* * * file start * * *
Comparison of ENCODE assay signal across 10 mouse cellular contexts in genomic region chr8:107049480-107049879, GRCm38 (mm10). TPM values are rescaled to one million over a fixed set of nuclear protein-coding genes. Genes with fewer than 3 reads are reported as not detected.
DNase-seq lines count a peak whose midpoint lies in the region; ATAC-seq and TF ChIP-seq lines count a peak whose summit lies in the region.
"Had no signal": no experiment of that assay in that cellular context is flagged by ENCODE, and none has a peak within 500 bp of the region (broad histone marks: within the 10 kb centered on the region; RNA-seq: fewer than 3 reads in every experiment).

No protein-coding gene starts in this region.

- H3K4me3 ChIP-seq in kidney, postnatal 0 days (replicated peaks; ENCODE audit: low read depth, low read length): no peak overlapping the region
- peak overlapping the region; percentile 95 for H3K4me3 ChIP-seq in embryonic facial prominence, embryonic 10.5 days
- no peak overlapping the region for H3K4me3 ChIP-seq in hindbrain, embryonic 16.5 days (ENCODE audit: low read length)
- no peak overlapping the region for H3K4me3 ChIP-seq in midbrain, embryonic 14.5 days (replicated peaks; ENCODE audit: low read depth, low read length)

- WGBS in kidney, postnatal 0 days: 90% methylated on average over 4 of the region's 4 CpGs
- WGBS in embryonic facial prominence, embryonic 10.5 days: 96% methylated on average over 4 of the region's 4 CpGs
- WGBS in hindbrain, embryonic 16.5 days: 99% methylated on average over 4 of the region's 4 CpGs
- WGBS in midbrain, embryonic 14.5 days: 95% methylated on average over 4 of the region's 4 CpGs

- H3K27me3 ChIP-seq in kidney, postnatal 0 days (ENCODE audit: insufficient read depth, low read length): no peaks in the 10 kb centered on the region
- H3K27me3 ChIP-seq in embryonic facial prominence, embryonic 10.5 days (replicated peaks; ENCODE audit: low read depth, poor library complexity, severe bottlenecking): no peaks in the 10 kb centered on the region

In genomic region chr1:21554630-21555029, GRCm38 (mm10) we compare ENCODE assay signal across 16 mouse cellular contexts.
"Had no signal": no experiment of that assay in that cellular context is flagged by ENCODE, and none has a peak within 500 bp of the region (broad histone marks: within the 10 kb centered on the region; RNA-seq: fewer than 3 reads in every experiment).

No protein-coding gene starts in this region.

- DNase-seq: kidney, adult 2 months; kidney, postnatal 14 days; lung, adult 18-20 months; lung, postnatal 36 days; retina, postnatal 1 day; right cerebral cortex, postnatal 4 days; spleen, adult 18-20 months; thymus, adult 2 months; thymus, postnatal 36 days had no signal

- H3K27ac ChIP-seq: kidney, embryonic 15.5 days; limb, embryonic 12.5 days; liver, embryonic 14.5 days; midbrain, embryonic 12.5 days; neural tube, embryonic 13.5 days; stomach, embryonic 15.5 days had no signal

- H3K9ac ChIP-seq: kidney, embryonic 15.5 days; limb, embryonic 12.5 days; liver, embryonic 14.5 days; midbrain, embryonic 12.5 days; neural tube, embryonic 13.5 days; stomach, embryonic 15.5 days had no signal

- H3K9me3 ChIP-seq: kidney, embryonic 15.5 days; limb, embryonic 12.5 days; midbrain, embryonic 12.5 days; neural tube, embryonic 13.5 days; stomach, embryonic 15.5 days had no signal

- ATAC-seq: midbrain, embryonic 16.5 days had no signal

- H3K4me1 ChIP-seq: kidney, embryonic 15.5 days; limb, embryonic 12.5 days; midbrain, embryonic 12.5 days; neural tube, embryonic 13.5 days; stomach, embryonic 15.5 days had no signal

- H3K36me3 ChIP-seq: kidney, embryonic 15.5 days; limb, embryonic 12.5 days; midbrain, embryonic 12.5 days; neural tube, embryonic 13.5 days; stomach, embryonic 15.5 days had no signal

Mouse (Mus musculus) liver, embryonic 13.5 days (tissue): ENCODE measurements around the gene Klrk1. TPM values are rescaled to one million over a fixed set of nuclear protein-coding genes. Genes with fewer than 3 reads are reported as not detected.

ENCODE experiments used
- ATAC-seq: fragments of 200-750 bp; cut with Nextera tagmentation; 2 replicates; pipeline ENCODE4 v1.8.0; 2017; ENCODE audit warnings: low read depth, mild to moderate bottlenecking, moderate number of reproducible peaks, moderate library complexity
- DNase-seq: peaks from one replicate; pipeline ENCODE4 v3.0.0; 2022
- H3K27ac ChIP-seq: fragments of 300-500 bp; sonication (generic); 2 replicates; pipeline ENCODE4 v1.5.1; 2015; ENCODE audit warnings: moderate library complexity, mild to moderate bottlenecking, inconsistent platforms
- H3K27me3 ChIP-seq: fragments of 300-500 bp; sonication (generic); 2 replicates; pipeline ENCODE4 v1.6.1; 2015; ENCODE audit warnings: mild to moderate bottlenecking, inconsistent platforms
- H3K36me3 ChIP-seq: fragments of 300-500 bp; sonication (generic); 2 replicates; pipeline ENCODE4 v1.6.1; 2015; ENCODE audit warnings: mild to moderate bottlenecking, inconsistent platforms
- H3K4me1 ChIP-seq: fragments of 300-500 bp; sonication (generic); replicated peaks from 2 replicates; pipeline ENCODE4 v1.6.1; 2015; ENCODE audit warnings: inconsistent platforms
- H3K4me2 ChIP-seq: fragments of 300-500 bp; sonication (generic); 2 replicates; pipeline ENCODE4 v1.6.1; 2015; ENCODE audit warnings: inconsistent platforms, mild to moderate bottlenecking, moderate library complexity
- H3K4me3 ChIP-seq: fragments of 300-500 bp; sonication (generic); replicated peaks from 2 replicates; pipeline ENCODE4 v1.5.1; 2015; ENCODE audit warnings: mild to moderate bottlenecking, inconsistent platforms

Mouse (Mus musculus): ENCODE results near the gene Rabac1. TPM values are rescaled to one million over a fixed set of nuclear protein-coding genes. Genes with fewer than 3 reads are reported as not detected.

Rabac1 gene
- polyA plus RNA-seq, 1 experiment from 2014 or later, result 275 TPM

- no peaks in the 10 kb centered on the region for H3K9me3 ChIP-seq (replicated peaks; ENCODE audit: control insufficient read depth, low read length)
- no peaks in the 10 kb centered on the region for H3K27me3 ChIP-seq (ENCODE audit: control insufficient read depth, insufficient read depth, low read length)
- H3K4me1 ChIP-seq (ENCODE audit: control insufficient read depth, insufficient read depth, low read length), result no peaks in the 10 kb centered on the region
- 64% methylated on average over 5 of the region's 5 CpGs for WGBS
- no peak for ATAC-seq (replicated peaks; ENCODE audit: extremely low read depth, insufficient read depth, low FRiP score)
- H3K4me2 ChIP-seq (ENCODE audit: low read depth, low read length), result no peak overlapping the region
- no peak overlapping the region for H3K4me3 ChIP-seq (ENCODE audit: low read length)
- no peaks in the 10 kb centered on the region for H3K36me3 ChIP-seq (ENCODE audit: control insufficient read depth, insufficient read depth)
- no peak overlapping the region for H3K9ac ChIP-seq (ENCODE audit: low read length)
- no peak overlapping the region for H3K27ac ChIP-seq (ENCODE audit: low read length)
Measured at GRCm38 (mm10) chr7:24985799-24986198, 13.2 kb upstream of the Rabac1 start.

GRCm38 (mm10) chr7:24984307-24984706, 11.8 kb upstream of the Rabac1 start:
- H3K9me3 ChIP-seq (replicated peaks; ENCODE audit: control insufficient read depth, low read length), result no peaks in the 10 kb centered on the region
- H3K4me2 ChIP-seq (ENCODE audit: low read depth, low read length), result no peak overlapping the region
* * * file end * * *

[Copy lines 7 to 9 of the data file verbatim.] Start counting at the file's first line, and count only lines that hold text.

- no peak overlapping the region for H3K4me3 ChIP-seq in hindbrain, embryonic 16.5 days (ENCODE audit: low read length)
- no peak overlapping the region for H3K4me3 ChIP-seq in midbrain, embryonic 14.5 days (replicated peaks; ENCODE audit: low read depth, low read length)

- WGBS in kidney, postnatal 0 days: 90% methylated on average over 4 of the region's 4 CpGs